For more than a century, most of my family were cotton farmers. They had left their world of Western Europe to try their hand in a new land. They had vision enough, courage enough, to traverse both the Atlantic and half of what is now the United States in search of a better life.
They had enough grit and determination to prevail through both the Great Depression and the Oklahoma Dustbowl. They were a pragmatic people who seemed to give little thought to their relationship with God.
Religion was reserved for Sundays — right along with the rich, heavy Sunday meals of chicken fried steak, corn on the cob, and mashed potatoes. There seemed to be no real relationship with God, only a religion that had little to do with daily life.
From the time I was a young girl, my faith differed from my family. My grandmother called me “The Preacher” as I often gave “sermons” to help my family through difficult times. I loved Jesus and considered him a friend.
And yet, my family’s story is not unique among other Southern families. Even today, many people reserve their religion for Sundays. Being a Christian meant that you go to church on Sundays and sometimes prayed before meals. Christianity does not necessarily involve a a close, growing, intimate relationship with God.
As I grew into a teenager, I saw the wide divergence between how I tried to live my life and how Christian leaders in my community chose to live theirs. And I wondered: If these leaders cannot live the way our religion says we should, is Christianity even true?
So for many years while in my late teens and early 20s, it seemed to me that Christianity was not true, could not be true. This is the family and the culture in which I was born and raised. My spiritual journey is the story of how my omnipresent God broke through and brought healing to the damage they had caused.
Today, I strive to raise my two daughters in the real, life-transforming Christian faith in the context of a very different culture. In just a few decades, the political and social power of Christianity has eroded.
No longer must you pretend to be Christian or show up to church on Sunday morning just to save face with your neighbors, for it is more acceptable than ever to identify with no religion at all.
I am learning this path as I journey it. To begin, I have focused more on the historic practices of the Christianity by following the church calendar. In my childhood home, Easter was a long service, a heavy meal and Easter egg hunts in the backyard.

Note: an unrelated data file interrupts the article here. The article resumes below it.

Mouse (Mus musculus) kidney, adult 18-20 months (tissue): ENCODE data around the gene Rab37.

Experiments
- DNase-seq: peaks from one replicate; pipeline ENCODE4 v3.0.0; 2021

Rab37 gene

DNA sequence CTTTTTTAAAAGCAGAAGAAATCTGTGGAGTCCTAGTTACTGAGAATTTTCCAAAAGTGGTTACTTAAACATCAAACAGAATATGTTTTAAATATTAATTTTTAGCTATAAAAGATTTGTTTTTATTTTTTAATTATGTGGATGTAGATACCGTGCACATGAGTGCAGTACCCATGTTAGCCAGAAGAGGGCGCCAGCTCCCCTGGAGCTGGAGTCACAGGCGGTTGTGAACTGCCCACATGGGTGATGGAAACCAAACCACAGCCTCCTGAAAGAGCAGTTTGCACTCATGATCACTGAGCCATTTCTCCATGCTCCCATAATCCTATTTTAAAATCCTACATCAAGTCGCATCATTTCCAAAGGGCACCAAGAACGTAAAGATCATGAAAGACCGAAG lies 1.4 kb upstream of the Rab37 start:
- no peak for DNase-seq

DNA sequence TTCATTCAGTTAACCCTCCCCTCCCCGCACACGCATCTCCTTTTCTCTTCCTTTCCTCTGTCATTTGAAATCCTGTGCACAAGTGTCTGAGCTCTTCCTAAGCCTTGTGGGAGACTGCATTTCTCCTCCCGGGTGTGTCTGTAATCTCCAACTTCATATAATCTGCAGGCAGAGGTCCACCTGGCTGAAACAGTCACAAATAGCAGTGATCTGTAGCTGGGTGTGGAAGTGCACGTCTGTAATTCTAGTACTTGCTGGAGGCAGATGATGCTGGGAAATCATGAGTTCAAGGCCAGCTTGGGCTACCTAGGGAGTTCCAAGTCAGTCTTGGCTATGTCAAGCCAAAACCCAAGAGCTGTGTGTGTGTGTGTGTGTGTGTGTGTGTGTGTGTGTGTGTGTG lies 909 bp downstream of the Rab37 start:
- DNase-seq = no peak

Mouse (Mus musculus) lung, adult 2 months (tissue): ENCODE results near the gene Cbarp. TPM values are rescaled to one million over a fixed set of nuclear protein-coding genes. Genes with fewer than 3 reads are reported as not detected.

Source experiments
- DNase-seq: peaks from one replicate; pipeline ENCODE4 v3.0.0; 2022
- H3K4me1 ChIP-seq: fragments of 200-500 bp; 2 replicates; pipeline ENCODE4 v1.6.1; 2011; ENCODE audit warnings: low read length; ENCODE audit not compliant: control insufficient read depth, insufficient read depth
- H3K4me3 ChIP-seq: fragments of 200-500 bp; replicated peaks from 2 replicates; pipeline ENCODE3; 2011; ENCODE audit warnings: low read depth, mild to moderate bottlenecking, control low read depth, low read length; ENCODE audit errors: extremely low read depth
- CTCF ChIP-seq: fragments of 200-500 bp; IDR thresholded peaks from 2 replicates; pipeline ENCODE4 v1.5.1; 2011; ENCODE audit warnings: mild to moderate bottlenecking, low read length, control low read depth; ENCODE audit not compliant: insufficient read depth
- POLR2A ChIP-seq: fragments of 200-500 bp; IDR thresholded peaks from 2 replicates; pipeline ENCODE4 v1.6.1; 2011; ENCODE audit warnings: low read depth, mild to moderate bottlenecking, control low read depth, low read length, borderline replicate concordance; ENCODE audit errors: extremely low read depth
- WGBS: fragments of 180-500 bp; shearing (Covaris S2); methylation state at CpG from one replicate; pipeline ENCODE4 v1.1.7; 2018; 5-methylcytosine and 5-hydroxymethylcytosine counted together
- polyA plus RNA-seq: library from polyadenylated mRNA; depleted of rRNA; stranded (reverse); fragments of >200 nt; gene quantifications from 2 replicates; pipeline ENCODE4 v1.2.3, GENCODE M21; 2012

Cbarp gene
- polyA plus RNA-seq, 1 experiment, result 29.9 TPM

Today, my preparation for and celebration of Easter stretches from Ash Wednesday through Easter Sunday. We still have the (not so) long church service, the celebratory Sunday dinner, even Easter egg hunts. We also practice Lent, a 46-day period leading up to Easter, as an opportunity to draw near to God and an opportunity to strengthen one’s relationship with God through fasting. As Mother Teresa of Calcutta notes, “Lent is the time for greater love.”
Over the years, my Lenten fast has focused on the things that tend to crowd out the presence of God in my life such as news consumption and social media. Practicing Lent adds depth to my celebration of Easter by orienting my attention on the spiritual (rather than cultural) significance of the day and by strengthening my relationship to God. My children are small and I hope its significance is known to them through my practice.
I am trying to raise my daughters with a firm faith. I strive to follow hard after the principles set out by Jesus, and when I fail, rather than deny it as my own mother did (in her attempt to be perceived as perfect), I acknowledge it and apologize for it.
On those rare occasions I lose my temper after a long work week, when it seems the girls refuse to listen, I apologize. I explain what I did wrong., and I ask their forgiveness.
By connecting my faith to the broader, historic Christian traditions and by seeking to live by the principles I profess, I hope to offer my daughters a vision of a different kind of faith — a real, life-transforming faith.